ships, and airplanes blow up with people in
them. Sometimes, we even cheer when these
events occur. However, most of the time we
just gape in awe at these amazing, fantastical
images presented on the screen. This is enter-
tainment. Instead of worrying about all the
loss of life in these special effects, audiences
stare in astonishment at these events, which
could surely never happen. Yes, the White
House blew up in "Independence Day," but
that is just science fiction, right? The White
House will last forever. Audiences have also

seen terrorists hijack the President's plane in
"Air Force One" and terrorists rampage New
York City in films like "The Siege" and "The
Peacemaker." As a result of these films, the
images that are now playing on TV stations
everywhere are not as extraordinary as they
could be.
Destroying popular monuments and build-
ings in films has become a trend in
Hollywood. The World Trade Center and the
Pentagon are two of the most visible American
monuments that have not received any abuse
in recent disaster films. But it is (or was) pos-
sible that a film in the future could have had
an image of the World Trade Center imploding
or the Pentagon being attacked. In fact, the
setting for the finale for "Men In Black 2,"
currently in production, was not only sup-
posed to be the World Trade Center, but these
scenes had already been shot (The ending for
this film has since been changed and will be
re-shot).
Now, the question being asked is if seeing build-
ings blow up in movies almost every month has
desensitized people to the real life images of this
tragedy and others like it? Never has such a nation-
al disaster had more images than the recent attack
on America. This time there are not just pictures of
the aftermath and of the rescue effort. And there is
not just one piece of footage of what happened like
in the case of the JFK assassination and the
Zapruder film. This time there were a myriad of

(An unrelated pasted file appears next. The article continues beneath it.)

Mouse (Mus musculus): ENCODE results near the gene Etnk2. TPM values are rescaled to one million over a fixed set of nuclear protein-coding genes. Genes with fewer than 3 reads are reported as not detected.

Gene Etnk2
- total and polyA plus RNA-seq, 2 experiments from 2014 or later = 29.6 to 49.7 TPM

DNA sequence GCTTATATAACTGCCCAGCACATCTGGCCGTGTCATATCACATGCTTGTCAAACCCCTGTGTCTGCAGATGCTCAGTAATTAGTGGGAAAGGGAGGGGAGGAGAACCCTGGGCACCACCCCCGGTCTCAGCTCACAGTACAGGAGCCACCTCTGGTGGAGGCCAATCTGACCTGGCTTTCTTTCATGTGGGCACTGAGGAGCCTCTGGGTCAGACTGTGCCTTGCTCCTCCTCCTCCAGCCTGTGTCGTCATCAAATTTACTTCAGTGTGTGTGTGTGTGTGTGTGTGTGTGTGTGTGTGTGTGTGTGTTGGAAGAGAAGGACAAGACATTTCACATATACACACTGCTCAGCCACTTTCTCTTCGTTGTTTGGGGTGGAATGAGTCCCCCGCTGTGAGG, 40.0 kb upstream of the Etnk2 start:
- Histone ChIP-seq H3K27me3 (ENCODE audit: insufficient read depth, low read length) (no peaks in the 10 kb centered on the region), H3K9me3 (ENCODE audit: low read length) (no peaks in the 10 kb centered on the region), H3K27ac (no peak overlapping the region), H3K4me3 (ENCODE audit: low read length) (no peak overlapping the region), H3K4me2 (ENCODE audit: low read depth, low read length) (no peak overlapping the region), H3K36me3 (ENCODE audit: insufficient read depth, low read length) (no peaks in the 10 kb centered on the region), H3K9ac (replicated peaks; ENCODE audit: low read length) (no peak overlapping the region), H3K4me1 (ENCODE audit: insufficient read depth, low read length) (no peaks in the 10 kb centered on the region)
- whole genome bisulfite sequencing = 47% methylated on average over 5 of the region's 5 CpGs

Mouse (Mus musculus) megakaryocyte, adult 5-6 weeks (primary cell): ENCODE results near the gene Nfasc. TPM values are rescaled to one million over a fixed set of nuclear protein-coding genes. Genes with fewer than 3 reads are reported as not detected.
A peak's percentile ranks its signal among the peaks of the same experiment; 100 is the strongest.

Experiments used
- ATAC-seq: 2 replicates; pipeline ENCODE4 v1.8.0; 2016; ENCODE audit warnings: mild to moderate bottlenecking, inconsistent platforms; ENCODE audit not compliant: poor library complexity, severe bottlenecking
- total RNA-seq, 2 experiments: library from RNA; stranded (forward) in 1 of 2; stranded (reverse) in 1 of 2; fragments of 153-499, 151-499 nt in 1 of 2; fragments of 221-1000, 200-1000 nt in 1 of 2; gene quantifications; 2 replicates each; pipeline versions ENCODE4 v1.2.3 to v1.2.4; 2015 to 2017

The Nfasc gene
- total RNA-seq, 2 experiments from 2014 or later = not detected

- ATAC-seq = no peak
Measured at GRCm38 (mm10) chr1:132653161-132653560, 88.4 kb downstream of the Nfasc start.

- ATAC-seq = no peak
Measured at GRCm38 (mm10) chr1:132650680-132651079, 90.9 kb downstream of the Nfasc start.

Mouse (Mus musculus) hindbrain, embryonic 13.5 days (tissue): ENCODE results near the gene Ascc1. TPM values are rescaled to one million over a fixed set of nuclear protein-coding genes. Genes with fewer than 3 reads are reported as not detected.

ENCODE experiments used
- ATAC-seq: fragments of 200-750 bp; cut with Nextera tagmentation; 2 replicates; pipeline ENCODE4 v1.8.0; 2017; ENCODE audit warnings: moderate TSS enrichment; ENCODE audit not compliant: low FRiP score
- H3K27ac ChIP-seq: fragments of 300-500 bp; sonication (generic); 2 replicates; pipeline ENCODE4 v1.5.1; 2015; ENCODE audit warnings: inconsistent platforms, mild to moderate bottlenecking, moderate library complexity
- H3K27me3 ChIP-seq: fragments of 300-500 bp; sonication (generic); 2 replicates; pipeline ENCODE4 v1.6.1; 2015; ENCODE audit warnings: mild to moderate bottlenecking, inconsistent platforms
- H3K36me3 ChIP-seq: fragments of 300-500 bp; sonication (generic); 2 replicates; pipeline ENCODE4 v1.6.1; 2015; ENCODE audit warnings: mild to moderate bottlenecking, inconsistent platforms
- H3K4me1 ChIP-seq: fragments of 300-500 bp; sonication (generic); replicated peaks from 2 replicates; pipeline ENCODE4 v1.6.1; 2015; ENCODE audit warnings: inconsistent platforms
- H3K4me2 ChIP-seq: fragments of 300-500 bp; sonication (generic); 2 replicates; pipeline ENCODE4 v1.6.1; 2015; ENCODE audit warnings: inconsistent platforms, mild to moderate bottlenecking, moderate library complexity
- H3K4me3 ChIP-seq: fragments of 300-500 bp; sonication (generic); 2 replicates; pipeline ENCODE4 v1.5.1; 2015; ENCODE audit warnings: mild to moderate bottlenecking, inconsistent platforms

amateur photographers shooting the incident with
their video cameras. On the day of the incidents,
CNN and other stations kept showing viewers new

images and angles of the planes entering the build-
ings and of the eventual collapse. We saw video
from people standing at the foot of the towers as
debris comes rushing down upon them. Then they
would show a new angle of the crash, but they
would slow it down so we could examine every
split second before impact. America watched on in
horror and awe. These images told the brutal truth
of what happened that day and they were indis-
putable. Yet, watching these pictures many people
could still not believe what was happening, and
they did not want to. Could it be a bad dream?
Could it be scenes from a new movie? But that fate-
ful answer kept filling their heads, "No."
Seeing images of violence and death on
movie screens and on cable TV has made these
pictures almost common place for Americans,
especially younger people who have never
experienced or witnessed such a national
tragedy before. However, a tragedy of this
magnitude must elicit deep emotions in ay
viewer. Young people, like college students all
over the country, have only seen images of
destruction on this kind of level while at the
movies. Moreover, no matter how many films
you have watched, you have probably never
seen horrific images this real before. No, the
images do not contain blood or gore but the
loss of life is still evident and undeniable. That
is not just an empty plane entering an empty
building, people's lives are at danger, and peo-
ple knew this while watching. While it may be
true that countless Americans have become
desensitized to many images that appear on
the news everyday, when a tragedy of this

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courtesy of Paramount

I must realize the I cannot hit the ball... because there is no ball. WHOA!

WEEKEND, ETC.
READ HERE TO FIND
OUT WHAT THE COOL
PEOPLE ARE DOING
THIS ,WEEKEND
Phone Numbers: Michigan Theater: 668-8397; Quality 16: 827-2837; Showcase: 973-